NEW YORK (CBSNewYork) – Investigators say they found several doctors’ notes inside the apartment and family home of the co-pilot accused of crashing a Germanwings airplane in the Alps, including one excusing him from flying the day of the crash.  It was torn up, investigators said.

A hospital confirms 28-year-old Andreas Lubitz visited as recently as March 10, but won’t say for what.

“Whatever it may be, how did this get to the point where he decided to take everybody with him?” psychiatrist Dr. Alan Manevitz said.

Dr. Manevitz said even though investigators are looking into the possibility that Lubitz suffered from depression, it would be reckless to make assumptions.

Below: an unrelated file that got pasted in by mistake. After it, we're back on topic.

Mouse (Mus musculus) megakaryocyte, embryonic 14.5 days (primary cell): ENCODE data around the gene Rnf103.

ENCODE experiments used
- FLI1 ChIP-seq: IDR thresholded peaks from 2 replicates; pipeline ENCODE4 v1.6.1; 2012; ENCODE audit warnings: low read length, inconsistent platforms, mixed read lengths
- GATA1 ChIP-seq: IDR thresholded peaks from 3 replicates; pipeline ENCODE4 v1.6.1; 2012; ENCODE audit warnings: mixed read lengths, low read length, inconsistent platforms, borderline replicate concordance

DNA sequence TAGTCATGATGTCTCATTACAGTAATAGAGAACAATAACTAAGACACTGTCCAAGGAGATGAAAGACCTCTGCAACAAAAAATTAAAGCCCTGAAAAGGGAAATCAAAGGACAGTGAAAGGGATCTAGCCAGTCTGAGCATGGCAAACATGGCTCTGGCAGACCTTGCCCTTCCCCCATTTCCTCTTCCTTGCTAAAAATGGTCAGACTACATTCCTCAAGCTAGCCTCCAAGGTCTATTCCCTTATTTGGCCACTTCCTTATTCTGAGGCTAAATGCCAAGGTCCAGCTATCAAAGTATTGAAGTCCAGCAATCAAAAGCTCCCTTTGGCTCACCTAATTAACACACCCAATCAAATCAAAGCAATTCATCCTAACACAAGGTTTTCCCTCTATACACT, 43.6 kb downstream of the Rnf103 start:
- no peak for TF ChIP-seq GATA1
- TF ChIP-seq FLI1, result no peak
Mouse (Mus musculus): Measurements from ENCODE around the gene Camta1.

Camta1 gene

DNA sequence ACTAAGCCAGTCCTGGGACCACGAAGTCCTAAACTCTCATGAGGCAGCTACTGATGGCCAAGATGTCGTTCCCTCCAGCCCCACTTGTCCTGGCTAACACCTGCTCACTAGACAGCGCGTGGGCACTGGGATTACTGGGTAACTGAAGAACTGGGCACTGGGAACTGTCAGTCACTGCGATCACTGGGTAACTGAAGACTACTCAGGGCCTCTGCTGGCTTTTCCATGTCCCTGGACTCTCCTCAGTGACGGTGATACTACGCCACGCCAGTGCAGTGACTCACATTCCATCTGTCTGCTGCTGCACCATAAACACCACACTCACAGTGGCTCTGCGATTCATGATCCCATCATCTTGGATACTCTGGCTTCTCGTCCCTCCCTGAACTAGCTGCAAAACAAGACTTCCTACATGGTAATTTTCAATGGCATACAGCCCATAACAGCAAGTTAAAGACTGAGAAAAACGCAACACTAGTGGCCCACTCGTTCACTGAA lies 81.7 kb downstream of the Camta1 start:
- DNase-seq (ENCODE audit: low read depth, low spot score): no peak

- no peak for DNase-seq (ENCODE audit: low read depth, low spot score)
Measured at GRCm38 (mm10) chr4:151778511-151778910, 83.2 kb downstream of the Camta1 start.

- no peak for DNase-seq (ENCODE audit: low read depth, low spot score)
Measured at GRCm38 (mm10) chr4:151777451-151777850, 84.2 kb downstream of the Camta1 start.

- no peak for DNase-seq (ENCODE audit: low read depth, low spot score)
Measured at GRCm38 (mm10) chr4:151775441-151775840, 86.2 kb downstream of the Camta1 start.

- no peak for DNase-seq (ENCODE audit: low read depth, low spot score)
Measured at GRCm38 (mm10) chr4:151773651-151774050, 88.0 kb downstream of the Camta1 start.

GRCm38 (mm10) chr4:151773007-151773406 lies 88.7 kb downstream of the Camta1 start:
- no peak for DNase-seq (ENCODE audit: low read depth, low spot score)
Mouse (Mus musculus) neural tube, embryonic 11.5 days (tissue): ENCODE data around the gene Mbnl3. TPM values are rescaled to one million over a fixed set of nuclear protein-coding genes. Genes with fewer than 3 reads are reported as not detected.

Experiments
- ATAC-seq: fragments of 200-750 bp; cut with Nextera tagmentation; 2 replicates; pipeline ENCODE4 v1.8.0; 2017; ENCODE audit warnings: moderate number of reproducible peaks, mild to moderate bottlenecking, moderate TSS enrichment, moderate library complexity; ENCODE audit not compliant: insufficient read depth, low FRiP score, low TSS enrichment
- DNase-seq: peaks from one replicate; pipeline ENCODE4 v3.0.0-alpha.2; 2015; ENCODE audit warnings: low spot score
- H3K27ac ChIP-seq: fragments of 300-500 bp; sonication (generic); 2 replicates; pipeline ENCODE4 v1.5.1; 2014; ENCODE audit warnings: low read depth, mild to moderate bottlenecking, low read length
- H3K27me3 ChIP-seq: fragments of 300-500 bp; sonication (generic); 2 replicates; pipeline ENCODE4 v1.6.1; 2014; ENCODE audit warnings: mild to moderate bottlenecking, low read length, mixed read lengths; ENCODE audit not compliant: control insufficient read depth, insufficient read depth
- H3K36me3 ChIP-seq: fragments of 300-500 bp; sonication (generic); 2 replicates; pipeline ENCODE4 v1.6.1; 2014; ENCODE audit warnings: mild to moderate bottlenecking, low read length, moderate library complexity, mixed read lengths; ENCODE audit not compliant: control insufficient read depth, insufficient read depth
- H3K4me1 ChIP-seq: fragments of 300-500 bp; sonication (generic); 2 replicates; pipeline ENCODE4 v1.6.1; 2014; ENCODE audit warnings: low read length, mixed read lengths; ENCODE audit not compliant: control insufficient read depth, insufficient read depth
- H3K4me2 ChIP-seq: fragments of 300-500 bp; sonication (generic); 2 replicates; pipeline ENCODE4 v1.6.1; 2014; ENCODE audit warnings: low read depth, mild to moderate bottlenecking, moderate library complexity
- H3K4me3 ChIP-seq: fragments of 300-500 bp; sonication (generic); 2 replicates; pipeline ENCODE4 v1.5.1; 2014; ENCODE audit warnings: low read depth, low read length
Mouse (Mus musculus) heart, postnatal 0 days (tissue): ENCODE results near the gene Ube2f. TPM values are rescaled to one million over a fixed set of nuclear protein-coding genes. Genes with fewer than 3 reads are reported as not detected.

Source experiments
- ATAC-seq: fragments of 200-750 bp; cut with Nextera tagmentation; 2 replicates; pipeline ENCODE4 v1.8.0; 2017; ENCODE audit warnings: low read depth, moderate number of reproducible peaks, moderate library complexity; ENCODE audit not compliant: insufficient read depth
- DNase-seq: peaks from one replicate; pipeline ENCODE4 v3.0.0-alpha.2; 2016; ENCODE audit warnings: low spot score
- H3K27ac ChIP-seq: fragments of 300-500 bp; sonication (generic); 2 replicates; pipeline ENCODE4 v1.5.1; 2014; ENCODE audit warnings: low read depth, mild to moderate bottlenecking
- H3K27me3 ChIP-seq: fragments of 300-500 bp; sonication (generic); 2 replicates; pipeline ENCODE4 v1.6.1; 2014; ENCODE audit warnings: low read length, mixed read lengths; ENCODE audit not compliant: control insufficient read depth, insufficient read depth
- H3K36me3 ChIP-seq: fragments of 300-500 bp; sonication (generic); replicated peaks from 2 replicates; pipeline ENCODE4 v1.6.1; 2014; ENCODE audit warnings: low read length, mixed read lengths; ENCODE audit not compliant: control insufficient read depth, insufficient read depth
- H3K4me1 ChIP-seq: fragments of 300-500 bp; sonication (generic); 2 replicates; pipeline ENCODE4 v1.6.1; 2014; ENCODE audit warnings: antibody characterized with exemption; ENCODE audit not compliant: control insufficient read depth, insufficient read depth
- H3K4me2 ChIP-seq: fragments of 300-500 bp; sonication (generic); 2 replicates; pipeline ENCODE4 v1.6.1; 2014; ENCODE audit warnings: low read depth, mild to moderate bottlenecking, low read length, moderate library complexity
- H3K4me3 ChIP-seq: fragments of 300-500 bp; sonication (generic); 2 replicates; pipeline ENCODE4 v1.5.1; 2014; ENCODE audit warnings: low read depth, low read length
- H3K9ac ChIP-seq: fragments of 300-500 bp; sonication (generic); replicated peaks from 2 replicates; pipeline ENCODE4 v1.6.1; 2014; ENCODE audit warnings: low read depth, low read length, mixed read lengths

“There are many pilots over the years who suffered depression, but they don’t take the aggression out on others,” Manevitz told CBS2’s Weijia Jiang.

Here in the United States, airline pilots undergo a medical exam at least once a year. As part of that evaluation, doctors ask pilots about their psychological condition but don’t take any specific psychological tests to gauge mental health. However, Manevitz believes they should.

Mark Moller is an aviation attorney with expertise in litigating crashes.

“(How easy is it for a pilot to hide any psychological condition they have, from the FAA?) I would think it’s relatively easy for a pilot who’s articulate in presenting himself well to hide some psychological problem or issue he thinks he controls,” Moller said.

German prosecutors said they did not find a suicide note or anything indicating the crash was a religious or political move.



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